One of the main attractions in South Ethiopia, and especially South Omo Valley, are the tribal minorities, although authenticity is perhaps compromised.
One of the features of Southern Ethiopia, quite different from the North, is its ethnic diversity. Some of the tribes, like the Dorze and the Konso, are known for their attractive construction work resulting in charming hill-top villages and intricately built and decorated houses. Others, for instance the Hamar, the Dasanech, the Arbore and the Karo in the South Omo River Valley, distinguish themselves through their unique hair-does and their traditional dress – or lack of it. The Mursi, inside the Mago National Park, claim world fame from the lip-plates inserted in the lower lips of their women.
I saw this described somewhere as the last place where a variety of African tribes still live in their original setting. Well, everything within limits, of course. The original setting comes complete with warnings of pick-pocketing – raiding is a second nature to the African tribe – and a remarkable Ethiopianisation of children, and quite a few grown-ups, who have quickly emulated their northern brethren in asking for money, pens, caramellos and anything else, as soon as they see a feranji, a foreigner.
But the exploitation is much more elaborate than just that. Visiting a village in the South Omo Valley is part of the South Ethiopia tourist trap, further undermining this claim of authenticity. It starts with paying some 200 birr – almost 10 Euros – per person entry to a village, plus 50 birr for the car, and extra for the mandatory guide, and often the mandatory police escort. On top of that come the cost of all the individual photos: everybody wants to have their picture taken, only to charge you somewhere between 2-5 birr (10-25 cents) for the privilege, afterwards. Our experience with the Mursi demonstrates that this can end up a pretty ugly affair, disgusting really. In some Dasanach and Karo villages people have decorated themselves excessively, to say the least: much of what they wear may be original garb, but I cannot get away from the impression that certain additions – a nail through the lip, bottle tops as hair decoration – have been adopted to beat the competition for the tourist camera. Many people also try to charge you for every other photo you take, whether from their house or somebody else’s, from a cow or a goat – “it’s my goat!” -, or from an exotic bird that happens to be in the neighbourhood.
I have no problem with the principal of paying, after all, everywhere in the world people pay to see something that is unique. But let’s not do as if we are coming to see an almost extinct culture; let’s just call it by its name, we are here in the South Omo ethnic museum – some have called it a zoo -, and the people are the museum’s assets; hopefully they are the main beneficiaries, too. If we could just streamline the charging process, and the distribution of the proceeds, people could start to behave with a lot more dignity again, and return to what they used to be: a proud people. Which would benefit everybody, come to think of it.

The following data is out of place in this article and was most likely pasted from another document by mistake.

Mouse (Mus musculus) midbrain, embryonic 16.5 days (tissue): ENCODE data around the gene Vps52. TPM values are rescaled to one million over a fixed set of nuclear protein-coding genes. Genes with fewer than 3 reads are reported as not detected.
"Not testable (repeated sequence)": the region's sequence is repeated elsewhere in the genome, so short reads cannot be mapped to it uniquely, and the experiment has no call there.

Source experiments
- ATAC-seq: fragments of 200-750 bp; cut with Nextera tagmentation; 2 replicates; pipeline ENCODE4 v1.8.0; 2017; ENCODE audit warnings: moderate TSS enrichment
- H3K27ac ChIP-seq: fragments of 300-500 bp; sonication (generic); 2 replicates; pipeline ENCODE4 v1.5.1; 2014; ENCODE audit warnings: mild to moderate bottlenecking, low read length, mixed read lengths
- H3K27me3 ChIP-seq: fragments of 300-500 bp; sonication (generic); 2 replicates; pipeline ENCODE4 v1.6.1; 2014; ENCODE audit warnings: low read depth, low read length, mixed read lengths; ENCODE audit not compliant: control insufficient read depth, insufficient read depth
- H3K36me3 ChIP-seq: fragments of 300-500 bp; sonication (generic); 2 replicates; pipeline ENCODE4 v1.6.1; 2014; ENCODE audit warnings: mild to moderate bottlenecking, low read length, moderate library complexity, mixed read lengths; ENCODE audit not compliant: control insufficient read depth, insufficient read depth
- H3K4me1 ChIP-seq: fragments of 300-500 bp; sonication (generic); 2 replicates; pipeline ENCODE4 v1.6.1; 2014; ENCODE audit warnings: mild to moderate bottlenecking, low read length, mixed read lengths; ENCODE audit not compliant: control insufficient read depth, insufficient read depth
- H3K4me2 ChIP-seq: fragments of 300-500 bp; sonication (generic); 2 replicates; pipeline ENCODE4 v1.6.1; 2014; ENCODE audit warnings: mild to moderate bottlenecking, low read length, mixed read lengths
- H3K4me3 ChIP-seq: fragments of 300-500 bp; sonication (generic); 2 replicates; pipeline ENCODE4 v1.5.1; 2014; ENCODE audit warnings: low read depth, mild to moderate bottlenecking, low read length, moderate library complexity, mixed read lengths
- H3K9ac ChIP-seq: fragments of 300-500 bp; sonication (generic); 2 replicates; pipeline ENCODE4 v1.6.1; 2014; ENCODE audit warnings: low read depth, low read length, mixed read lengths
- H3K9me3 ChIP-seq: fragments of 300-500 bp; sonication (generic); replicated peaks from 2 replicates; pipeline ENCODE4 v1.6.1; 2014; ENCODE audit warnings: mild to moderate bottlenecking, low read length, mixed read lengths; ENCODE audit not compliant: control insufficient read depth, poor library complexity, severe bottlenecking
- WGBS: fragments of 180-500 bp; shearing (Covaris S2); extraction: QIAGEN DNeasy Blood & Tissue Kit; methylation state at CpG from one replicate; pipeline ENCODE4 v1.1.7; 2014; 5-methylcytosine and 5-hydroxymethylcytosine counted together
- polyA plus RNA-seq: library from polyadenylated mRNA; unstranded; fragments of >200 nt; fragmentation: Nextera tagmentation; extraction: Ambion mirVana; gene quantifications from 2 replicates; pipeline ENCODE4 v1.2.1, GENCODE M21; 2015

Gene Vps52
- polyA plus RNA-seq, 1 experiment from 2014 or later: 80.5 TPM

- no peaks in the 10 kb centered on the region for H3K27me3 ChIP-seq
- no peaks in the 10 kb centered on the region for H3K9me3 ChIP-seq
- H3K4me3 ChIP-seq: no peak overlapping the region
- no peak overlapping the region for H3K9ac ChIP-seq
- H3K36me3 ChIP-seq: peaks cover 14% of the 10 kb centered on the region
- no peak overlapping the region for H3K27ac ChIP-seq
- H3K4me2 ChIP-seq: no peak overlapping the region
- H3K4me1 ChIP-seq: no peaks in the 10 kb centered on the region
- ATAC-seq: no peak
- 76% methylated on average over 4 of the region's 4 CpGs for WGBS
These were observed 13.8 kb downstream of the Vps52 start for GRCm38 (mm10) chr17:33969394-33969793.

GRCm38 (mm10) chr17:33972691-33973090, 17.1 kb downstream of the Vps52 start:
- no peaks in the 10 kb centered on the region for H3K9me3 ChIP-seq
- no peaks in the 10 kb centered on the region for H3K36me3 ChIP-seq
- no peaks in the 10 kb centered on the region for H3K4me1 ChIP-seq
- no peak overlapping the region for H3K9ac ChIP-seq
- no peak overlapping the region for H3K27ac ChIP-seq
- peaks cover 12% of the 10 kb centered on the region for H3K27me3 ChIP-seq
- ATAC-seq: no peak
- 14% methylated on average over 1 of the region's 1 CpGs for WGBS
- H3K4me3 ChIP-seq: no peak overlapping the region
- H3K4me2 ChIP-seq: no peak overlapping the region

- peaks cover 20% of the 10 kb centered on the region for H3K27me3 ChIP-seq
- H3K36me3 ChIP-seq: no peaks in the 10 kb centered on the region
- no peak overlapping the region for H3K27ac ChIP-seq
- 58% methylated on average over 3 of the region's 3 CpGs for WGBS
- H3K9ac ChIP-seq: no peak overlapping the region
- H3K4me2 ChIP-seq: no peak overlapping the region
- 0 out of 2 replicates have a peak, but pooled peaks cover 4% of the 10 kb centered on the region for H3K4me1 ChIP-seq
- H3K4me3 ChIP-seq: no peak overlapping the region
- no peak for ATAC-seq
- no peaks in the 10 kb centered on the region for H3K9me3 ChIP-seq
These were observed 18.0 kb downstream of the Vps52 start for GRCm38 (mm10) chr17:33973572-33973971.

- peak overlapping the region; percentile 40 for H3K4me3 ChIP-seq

NB: Just in case you ask, I did take the opportunity to take some fabulous photos of these people, and I did pay the occasional random contribution, but I also, on several occasions, got so disgusted that I put my camera away – which, in a way, is a pity, but in the long term is probably the thing to do. The presence of the occasional bare breast may shock some of us, but it quite obviously doesn’t shock, doesn’t even bother the people of the South Omo Valley, and I thus don’t have any inhibition showing the people as they are, and as they want to be seen themselves. No extra charge.
Not all ethnic minorities have been covered on this site. There are entries for:
The Dorze, a construction and weaving community near Arba Minch, in fact not part of the South Omo Valley, but a visit to them has some similarities (although they are better organised)
The Konso, an isolated hill-top community near Karat-Konso, technically not part of the South Omo Valley, but a visit to them has definitely similarities
The Mursi, the most famous on behalf of their lip plates, but possibly also the most opportunistic of all South Omo Valley tribes
The Hamar, perhaps the most amiable, and also the most spectacularly decorated of the South Omo Valley tribes.
The Danesach, an originally pastoralist people living in unnecessarily primitive conditions along the Omo River
The Karo, goat herders idyllically located high above the Omo River, and adapt in working the tourist trade
The Arbore, seemingly spending daytime in a traditional village, and retreating to higher levels of comfort at night